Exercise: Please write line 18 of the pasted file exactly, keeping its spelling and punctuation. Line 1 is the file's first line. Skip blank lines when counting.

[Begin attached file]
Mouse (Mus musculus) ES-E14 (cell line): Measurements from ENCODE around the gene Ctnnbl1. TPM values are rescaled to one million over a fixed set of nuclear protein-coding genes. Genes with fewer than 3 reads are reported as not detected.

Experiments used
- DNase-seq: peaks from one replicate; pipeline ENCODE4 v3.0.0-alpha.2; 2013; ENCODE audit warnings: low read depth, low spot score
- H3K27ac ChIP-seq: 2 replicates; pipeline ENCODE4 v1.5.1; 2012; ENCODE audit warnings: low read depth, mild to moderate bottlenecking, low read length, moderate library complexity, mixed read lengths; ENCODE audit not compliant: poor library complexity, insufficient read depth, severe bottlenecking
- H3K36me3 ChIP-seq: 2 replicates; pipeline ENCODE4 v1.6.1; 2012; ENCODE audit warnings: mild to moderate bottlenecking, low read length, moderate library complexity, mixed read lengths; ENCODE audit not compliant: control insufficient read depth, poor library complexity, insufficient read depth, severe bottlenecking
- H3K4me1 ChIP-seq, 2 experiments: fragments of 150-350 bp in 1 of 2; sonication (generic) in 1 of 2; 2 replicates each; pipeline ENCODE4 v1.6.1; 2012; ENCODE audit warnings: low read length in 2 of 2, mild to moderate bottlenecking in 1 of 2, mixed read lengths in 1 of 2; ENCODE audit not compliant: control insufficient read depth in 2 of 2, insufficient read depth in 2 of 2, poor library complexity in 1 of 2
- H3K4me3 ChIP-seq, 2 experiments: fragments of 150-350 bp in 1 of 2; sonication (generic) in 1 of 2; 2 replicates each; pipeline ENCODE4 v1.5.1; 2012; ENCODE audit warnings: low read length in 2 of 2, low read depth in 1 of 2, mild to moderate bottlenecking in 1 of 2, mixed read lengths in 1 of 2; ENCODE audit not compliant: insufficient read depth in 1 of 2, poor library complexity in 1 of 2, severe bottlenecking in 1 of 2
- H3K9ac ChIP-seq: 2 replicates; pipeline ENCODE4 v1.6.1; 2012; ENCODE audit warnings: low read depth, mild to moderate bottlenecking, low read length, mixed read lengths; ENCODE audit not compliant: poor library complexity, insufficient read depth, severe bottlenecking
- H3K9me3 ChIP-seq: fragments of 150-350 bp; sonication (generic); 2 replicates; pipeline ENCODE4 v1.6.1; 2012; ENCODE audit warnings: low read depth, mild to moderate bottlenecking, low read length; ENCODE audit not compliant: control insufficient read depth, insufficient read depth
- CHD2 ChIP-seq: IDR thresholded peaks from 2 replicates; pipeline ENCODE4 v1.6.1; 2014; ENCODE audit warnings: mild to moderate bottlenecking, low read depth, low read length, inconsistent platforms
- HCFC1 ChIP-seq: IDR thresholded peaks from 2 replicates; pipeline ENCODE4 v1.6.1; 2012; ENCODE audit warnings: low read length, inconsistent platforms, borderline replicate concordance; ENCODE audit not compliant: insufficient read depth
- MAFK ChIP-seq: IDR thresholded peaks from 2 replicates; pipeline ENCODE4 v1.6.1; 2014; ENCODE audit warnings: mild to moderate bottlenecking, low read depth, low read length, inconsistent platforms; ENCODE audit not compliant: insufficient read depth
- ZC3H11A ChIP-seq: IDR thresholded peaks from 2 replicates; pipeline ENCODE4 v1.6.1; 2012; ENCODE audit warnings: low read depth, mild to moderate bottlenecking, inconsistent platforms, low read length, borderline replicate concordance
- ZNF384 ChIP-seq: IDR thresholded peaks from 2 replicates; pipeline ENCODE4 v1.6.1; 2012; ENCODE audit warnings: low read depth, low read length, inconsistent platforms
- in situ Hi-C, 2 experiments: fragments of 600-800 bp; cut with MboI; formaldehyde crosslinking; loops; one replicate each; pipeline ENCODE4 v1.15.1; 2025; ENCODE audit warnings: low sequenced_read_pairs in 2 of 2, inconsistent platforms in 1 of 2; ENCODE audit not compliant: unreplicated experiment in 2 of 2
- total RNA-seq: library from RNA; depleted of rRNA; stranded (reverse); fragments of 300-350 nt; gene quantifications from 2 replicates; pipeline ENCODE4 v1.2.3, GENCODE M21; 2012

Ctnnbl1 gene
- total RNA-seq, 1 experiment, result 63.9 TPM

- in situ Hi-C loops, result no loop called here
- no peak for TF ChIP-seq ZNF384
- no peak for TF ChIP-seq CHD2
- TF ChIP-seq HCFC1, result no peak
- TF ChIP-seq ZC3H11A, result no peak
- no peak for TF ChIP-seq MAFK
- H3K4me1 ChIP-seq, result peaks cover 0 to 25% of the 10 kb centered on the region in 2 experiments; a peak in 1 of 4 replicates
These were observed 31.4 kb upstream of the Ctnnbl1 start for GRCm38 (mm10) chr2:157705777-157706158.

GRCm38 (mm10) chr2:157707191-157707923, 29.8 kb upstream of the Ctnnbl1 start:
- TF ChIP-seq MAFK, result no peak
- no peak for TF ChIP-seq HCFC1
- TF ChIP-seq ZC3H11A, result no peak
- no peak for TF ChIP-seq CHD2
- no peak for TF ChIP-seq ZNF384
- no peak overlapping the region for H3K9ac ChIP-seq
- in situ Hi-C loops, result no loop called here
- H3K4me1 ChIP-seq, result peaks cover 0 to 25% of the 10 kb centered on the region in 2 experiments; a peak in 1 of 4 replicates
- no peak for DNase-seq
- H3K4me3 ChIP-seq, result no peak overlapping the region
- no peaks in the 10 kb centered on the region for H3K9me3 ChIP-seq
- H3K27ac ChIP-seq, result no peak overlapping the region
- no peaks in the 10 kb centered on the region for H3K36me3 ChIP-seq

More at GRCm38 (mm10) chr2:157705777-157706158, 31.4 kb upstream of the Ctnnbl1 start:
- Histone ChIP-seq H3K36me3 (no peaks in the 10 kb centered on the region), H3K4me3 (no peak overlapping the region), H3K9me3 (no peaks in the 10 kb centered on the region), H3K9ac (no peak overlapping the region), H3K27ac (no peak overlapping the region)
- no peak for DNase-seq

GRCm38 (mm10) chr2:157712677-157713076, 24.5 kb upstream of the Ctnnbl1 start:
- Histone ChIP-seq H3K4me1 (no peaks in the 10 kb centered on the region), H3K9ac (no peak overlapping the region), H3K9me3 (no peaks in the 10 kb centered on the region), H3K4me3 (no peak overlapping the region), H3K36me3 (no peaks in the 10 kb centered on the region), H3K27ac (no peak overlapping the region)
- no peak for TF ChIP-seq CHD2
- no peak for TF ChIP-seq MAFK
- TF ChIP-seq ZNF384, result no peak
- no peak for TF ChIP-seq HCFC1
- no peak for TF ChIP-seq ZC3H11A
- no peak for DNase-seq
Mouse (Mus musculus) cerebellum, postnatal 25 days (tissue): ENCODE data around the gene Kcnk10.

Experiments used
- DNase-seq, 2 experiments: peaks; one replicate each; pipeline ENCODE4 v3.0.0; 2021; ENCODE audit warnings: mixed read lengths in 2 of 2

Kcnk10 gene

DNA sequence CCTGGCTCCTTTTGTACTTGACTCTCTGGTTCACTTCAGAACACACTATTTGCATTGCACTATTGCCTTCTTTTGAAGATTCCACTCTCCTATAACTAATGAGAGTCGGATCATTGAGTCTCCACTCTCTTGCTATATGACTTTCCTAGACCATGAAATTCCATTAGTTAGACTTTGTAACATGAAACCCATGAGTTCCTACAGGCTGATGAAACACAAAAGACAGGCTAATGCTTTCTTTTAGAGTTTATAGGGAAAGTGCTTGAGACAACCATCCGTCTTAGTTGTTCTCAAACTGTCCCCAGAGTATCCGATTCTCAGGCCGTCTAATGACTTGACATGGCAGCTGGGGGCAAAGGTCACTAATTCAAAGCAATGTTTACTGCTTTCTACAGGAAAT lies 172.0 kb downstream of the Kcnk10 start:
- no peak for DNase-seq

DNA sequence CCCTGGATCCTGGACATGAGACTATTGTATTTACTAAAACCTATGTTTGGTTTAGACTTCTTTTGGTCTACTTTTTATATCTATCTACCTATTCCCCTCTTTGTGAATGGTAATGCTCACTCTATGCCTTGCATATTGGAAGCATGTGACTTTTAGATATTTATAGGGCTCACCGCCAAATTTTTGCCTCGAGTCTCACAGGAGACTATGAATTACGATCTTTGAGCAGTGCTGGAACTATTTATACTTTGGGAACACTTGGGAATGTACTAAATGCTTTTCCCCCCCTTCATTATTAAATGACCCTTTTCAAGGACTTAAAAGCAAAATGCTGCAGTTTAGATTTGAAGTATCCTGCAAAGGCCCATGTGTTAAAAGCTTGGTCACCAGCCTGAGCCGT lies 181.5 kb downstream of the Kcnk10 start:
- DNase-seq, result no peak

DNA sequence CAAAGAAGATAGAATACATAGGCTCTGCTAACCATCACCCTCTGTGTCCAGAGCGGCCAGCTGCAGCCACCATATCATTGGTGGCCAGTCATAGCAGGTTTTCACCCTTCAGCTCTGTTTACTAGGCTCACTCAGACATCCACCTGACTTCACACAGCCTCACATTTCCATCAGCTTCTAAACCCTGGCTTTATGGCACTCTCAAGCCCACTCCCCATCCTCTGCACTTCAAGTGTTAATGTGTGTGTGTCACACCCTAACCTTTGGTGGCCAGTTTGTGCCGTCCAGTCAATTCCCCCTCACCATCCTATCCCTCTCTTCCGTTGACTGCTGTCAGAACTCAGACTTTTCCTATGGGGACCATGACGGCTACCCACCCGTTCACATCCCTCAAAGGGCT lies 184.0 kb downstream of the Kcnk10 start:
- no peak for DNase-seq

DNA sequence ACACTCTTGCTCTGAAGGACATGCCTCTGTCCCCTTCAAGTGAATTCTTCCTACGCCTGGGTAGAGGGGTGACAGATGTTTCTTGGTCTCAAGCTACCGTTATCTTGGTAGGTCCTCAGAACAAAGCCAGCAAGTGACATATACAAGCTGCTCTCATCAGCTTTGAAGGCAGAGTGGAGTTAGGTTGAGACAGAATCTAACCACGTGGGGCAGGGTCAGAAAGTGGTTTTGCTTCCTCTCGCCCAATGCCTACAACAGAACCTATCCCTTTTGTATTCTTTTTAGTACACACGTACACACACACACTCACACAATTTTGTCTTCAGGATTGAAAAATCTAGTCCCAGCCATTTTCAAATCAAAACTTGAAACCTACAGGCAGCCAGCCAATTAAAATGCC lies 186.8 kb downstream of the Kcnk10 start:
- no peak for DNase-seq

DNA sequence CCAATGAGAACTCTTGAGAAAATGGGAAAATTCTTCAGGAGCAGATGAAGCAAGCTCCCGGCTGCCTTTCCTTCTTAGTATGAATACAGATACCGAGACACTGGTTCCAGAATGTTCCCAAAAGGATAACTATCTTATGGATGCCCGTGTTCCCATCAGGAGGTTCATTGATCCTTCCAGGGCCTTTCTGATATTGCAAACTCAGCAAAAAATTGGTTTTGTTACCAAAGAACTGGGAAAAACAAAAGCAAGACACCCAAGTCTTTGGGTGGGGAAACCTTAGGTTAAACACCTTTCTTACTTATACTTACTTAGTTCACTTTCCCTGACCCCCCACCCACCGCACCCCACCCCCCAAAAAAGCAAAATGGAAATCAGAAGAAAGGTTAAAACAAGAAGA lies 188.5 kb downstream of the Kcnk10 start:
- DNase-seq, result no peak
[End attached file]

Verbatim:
- total RNA-seq, 1 experiment, result 63.9 TPM